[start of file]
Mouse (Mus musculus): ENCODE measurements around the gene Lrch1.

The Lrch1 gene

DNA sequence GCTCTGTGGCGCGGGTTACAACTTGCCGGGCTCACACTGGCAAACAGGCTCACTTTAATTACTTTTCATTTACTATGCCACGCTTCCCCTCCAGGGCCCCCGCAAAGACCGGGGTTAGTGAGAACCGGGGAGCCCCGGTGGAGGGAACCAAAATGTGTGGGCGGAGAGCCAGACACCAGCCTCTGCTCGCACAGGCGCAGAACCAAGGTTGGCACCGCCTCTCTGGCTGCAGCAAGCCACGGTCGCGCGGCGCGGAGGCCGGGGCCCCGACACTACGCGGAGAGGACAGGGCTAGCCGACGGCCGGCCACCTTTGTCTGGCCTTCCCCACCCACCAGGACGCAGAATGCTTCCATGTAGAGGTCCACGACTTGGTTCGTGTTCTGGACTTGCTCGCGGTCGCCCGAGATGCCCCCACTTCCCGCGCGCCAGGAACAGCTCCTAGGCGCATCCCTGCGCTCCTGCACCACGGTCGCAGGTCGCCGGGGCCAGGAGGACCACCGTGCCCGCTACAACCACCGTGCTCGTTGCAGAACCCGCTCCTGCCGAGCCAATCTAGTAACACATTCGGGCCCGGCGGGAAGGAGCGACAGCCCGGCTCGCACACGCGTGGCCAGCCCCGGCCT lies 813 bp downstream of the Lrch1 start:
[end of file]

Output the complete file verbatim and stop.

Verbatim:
Mouse (Mus musculus): ENCODE measurements around the gene Lrch1.

The Lrch1 gene

DNA sequence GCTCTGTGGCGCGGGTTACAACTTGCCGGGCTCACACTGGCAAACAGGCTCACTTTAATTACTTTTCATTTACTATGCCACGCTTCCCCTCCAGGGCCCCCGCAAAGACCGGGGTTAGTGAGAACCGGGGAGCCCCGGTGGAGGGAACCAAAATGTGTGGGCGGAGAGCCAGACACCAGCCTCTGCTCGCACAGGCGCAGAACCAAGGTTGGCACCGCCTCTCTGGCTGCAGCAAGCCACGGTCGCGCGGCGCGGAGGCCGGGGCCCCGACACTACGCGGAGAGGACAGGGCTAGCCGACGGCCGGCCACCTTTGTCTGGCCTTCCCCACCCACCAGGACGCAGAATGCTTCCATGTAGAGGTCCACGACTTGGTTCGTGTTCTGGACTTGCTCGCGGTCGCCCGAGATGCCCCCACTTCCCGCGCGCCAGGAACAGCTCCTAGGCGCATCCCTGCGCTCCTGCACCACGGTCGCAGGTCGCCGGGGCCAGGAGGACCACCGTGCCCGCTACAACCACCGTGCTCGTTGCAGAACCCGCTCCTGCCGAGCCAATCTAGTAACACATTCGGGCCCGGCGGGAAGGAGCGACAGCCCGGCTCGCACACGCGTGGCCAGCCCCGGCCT lies 813 bp downstream of the Lrch1 start: